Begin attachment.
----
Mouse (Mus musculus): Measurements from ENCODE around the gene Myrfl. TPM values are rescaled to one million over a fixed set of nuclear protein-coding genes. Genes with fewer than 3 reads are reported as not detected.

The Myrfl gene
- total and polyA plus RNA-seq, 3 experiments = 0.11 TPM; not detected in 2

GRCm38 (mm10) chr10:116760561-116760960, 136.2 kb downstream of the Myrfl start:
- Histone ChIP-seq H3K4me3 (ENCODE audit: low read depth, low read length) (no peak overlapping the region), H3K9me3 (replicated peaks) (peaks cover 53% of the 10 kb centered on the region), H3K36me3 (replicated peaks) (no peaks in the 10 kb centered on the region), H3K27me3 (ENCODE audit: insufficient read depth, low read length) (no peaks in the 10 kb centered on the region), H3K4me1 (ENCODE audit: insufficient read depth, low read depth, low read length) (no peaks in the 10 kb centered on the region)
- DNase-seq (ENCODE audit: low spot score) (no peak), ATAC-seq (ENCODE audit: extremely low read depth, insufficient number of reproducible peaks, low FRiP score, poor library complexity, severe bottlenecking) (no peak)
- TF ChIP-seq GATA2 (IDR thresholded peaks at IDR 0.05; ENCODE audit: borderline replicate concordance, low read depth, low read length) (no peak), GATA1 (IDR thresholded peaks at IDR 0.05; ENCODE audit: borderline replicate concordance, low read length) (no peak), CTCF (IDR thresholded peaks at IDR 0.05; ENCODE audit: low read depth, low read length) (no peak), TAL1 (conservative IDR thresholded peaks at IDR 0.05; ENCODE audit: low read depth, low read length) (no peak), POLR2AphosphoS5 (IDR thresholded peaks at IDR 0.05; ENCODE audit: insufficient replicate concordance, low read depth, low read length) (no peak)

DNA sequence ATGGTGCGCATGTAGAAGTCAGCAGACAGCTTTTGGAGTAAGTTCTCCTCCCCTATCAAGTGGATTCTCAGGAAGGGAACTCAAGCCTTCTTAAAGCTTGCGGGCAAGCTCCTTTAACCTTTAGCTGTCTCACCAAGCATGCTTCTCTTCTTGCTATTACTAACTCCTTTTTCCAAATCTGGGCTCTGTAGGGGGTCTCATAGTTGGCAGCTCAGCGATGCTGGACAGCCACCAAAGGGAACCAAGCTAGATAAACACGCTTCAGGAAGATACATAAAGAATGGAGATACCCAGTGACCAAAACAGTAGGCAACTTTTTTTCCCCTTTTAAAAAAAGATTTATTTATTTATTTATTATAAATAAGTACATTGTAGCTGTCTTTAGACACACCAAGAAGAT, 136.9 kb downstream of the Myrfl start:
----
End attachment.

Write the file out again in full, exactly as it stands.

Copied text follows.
Mouse (Mus musculus): Measurements from ENCODE around the gene Myrfl. TPM values are rescaled to one million over a fixed set of nuclear protein-coding genes. Genes with fewer than 3 reads are reported as not detected.

The Myrfl gene
- total and polyA plus RNA-seq, 3 experiments = 0.11 TPM; not detected in 2

GRCm38 (mm10) chr10:116760561-116760960, 136.2 kb downstream of the Myrfl start:
- Histone ChIP-seq H3K4me3 (ENCODE audit: low read depth, low read length) (no peak overlapping the region), H3K9me3 (replicated peaks) (peaks cover 53% of the 10 kb centered on the region), H3K36me3 (replicated peaks) (no peaks in the 10 kb centered on the region), H3K27me3 (ENCODE audit: insufficient read depth, low read length) (no peaks in the 10 kb centered on the region), H3K4me1 (ENCODE audit: insufficient read depth, low read depth, low read length) (no peaks in the 10 kb centered on the region)
- DNase-seq (ENCODE audit: low spot score) (no peak), ATAC-seq (ENCODE audit: extremely low read depth, insufficient number of reproducible peaks, low FRiP score, poor library complexity, severe bottlenecking) (no peak)
- TF ChIP-seq GATA2 (IDR thresholded peaks at IDR 0.05; ENCODE audit: borderline replicate concordance, low read depth, low read length) (no peak), GATA1 (IDR thresholded peaks at IDR 0.05; ENCODE audit: borderline replicate concordance, low read length) (no peak), CTCF (IDR thresholded peaks at IDR 0.05; ENCODE audit: low read depth, low read length) (no peak), TAL1 (conservative IDR thresholded peaks at IDR 0.05; ENCODE audit: low read depth, low read length) (no peak), POLR2AphosphoS5 (IDR thresholded peaks at IDR 0.05; ENCODE audit: insufficient replicate concordance, low read depth, low read length) (no peak)

DNA sequence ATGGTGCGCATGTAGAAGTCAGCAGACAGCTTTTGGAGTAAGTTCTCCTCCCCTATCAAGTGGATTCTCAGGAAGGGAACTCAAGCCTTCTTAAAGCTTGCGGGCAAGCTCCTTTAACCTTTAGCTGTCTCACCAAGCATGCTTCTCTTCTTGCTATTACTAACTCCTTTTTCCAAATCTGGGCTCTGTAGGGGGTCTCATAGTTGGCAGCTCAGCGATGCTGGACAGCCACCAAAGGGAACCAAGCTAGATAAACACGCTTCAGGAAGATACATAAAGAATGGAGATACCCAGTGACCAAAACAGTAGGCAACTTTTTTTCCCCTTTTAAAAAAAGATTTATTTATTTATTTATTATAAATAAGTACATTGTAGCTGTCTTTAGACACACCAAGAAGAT, 136.9 kb downstream of the Myrfl start: